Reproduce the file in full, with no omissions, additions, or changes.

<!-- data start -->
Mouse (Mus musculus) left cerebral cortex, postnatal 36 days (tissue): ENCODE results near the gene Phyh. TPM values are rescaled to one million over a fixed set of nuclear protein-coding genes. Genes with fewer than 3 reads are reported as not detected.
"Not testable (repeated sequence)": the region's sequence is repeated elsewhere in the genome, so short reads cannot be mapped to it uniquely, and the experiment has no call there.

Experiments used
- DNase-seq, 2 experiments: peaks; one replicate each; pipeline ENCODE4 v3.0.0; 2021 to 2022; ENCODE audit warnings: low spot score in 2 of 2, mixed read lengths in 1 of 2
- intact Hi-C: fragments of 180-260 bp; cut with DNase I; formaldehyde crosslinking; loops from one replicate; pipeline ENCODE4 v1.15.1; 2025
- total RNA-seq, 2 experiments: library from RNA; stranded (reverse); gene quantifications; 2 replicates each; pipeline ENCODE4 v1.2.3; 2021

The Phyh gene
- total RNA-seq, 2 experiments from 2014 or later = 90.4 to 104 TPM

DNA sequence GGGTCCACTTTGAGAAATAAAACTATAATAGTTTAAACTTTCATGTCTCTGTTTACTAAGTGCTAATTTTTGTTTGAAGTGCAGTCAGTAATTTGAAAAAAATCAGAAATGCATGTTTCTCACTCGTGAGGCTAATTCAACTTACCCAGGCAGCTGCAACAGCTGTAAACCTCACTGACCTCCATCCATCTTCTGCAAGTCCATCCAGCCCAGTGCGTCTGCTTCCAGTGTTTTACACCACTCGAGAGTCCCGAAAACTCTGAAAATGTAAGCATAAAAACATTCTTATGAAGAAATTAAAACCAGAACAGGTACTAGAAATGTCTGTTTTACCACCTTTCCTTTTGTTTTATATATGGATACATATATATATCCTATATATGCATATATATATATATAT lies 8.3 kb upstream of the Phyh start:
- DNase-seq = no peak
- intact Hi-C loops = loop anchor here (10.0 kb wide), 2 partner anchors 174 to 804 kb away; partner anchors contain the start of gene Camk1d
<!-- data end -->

Mouse (Mus musculus) left cerebral cortex, postnatal 36 days (tissue): ENCODE results near the gene Phyh. TPM values are rescaled to one million over a fixed set of nuclear protein-coding genes. Genes with fewer than 3 reads are reported as not detected.
"Not testable (repeated sequence)": the region's sequence is repeated elsewhere in the genome, so short reads cannot be mapped to it uniquely, and the experiment has no call there.

Experiments used
- DNase-seq, 2 experiments: peaks; one replicate each; pipeline ENCODE4 v3.0.0; 2021 to 2022; ENCODE audit warnings: low spot score in 2 of 2, mixed read lengths in 1 of 2
- intact Hi-C: fragments of 180-260 bp; cut with DNase I; formaldehyde crosslinking; loops from one replicate; pipeline ENCODE4 v1.15.1; 2025
- total RNA-seq, 2 experiments: library from RNA; stranded (reverse); gene quantifications; 2 replicates each; pipeline ENCODE4 v1.2.3; 2021

The Phyh gene
- total RNA-seq, 2 experiments from 2014 or later = 90.4 to 104 TPM

DNA sequence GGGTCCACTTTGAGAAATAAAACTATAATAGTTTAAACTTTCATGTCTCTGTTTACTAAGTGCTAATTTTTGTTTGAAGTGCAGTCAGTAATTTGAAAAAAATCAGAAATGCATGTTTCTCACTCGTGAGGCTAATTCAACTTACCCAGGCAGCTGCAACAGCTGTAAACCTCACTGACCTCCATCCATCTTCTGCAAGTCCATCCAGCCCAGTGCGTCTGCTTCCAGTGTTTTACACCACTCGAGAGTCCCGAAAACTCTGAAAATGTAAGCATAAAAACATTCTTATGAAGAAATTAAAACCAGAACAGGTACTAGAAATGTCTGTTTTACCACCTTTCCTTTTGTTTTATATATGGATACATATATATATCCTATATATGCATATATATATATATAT lies 8.3 kb upstream of the Phyh start:
- DNase-seq = no peak
- intact Hi-C loops = loop anchor here (10.0 kb wide), 2 partner anchors 174 to 804 kb away; partner anchors contain the start of gene Camk1d